Shavuos, Kabbolas Hatorah — it's in the air.
Every rebbe, every teacher, is trying to instill into his
talmidim the importance and relevance of the Sinai
experience, attempting to develop a true ahavas haTorah
and ahavas hamitzvos. The frightening thought is
the ever growing number of our youth who sit apathetically
through such classes, who have no interest in limud
haTorah or shmiras hamitzvos, youth who have
jettisoned their Yiddishkiet or at least a large part
of it. Often they might still put up a front of observance
but really they are not keeping anything.
Too many of us are familiar with this syndrome: lack of
interest, boredom, idleness, no hat or jacket leading to
casual clothes . . . and the downward slide. The causes are
numerous but the result is always the same; an angry,
disillusioned and non-motivated young man lost on the high
seas of life. Thia causes terrible pain for the family, is a
serious source of worry for community leaders and a fear for
every parent, but what can be done? How can we change someone
not interested in change?
This year, we met seventy young men eagerly awaiting the
opportunity to be "mekabal the Torah." Seventy young
men who last year were typical of the boy described above and
this year are typical of our yeshiva world. What happened?
They came to Kesher.
Kesher, a Yerushalayim-based yeshiva established specifically
to help these youth, is now in it seventh year. A
tremendously innovative hybrid of a regular yeshiva
atmosphere with a therapeutic/recreational program provide
the wonder recipe.
Kesher has regular gemara shiurim, halacha, and
hashkofoh — together with many one-on-one
sessions with tutors. Every talmid has a personalized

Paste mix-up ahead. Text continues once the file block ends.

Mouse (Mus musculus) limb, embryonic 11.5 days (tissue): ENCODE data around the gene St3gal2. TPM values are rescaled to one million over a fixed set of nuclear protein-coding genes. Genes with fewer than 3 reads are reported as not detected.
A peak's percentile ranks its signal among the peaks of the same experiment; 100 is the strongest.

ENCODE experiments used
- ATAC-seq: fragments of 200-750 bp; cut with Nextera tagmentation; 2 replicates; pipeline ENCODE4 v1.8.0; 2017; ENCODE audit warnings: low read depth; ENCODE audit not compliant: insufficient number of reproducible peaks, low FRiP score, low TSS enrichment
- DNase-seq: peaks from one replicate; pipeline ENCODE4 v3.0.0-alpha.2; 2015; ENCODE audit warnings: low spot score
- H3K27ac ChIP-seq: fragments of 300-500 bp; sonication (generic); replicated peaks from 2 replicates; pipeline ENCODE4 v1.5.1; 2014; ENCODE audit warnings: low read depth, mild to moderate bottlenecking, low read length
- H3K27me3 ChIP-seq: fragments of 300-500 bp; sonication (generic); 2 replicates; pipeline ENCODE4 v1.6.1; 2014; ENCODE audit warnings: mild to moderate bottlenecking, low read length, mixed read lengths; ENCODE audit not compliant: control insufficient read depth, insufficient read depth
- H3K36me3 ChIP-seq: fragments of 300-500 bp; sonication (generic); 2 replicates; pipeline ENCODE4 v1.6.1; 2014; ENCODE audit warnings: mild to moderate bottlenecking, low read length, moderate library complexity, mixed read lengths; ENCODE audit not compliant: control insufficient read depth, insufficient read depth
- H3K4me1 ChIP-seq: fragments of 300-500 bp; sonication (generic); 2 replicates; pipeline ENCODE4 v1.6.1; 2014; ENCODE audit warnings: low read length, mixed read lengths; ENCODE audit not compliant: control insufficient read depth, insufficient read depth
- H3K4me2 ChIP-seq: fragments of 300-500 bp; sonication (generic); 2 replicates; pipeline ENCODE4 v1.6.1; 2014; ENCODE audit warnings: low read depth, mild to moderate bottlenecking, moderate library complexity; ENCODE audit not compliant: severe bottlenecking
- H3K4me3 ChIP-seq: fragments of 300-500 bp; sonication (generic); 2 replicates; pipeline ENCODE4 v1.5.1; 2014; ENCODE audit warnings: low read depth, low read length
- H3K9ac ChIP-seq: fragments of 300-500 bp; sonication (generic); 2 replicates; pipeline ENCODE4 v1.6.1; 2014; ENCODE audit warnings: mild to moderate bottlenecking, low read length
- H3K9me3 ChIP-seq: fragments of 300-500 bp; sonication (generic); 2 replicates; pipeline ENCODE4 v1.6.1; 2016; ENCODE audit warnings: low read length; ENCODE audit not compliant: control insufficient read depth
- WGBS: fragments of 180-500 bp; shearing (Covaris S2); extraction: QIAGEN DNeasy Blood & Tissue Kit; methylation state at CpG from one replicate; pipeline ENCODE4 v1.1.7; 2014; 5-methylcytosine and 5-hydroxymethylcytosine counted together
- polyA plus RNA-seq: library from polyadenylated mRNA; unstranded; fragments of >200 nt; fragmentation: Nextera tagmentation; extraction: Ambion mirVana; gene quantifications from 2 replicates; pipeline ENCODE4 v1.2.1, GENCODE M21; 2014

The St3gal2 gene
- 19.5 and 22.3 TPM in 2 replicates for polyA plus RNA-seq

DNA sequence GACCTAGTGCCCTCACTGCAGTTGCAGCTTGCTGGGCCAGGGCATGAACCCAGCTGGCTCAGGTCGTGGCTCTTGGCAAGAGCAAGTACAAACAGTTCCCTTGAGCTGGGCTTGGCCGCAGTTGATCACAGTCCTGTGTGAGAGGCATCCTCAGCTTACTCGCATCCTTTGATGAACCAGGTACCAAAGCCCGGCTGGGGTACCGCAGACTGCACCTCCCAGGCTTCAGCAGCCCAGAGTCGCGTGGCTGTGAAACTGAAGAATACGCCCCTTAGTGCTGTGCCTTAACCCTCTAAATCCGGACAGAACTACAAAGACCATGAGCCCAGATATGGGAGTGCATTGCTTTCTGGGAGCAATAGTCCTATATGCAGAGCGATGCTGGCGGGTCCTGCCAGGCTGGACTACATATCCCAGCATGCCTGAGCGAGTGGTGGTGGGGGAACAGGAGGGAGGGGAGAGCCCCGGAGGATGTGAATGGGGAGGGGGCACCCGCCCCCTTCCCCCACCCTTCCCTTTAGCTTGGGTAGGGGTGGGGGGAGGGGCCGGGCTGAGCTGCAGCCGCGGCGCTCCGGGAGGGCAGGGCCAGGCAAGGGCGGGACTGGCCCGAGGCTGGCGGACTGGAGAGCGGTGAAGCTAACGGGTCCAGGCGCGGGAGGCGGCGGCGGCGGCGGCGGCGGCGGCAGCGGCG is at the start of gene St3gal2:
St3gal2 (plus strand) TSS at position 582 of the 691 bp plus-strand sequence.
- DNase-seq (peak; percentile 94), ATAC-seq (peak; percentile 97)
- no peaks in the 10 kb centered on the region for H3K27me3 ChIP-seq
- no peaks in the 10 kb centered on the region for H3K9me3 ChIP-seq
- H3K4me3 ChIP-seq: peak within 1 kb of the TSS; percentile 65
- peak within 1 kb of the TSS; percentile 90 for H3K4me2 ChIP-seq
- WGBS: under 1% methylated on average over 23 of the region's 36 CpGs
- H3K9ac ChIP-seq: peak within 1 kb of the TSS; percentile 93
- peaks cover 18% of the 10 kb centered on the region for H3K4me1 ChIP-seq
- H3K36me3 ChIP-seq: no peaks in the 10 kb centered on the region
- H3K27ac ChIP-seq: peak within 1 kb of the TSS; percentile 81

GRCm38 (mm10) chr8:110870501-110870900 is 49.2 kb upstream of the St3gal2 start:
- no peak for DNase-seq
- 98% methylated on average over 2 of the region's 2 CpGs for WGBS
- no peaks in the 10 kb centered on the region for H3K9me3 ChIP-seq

schedule designed specifically for his needs. The beis
hamedrash houses an exclusive kollel whose members
dedicate one hour a day to learn with a Kesher boy. The
results of this system are startling.
Hand in hand with the Torah learning is a therapy program
headed by Huna Friedland, the well-known therapist. Supported
by a staff of four, including the renowned Yona Pollock and
Dr. Avigdor Bonchek, a clinical psychologist and a former
professor at Hebrew university, this department is central to
the development of the boys. Everyone has at least one
private session plus one group therapy per-week to help sort
out his issues and teach the talmidim how to deal with
life. The students gravitate to these sessions like to a
magnet and all credit much of the change to these
The third arm of Kesher is a state-of-the-art exercise room,
a music studio, a fully equipped recreation room and a
computer room. These enable students to turn free time into
productive time and create a good atmosphere. Exciting
tiyulim and field trips, crowned by five days in
Poland turning the past into the future, complete the picture
of Kesher. Not to forget, of course, the excellent food.
"The greatest year of my life," "The happiest year of my
life," "The most important year of my life," commented all
the boys when asked what Kesher means to them. "Today I am
happy," "Now I am motivated," "Life suddenly has meaning" and
all together: "There is no family like the Kesher family." As
soon as one enters the door one can sense the electricity in
the air, the whole building seems to be moving.
We met the roshei yeshiva Reb Michoel Schoen and Reb Yaacov
Bradpiece both with a history of some thirty years in
chinuch. They are obviously very proud of their
achievements. "The work requires tremendous patience and a
firm belief in the boys, but when the results start to appear
everything was worthwhile," they said. Come and looking
around. You'll understand.
Kesher is located at Rechov Hamaasef 9, Jerusalem. Tel 972-2-
537-8180; Fax: 972-2-537-8778. Email: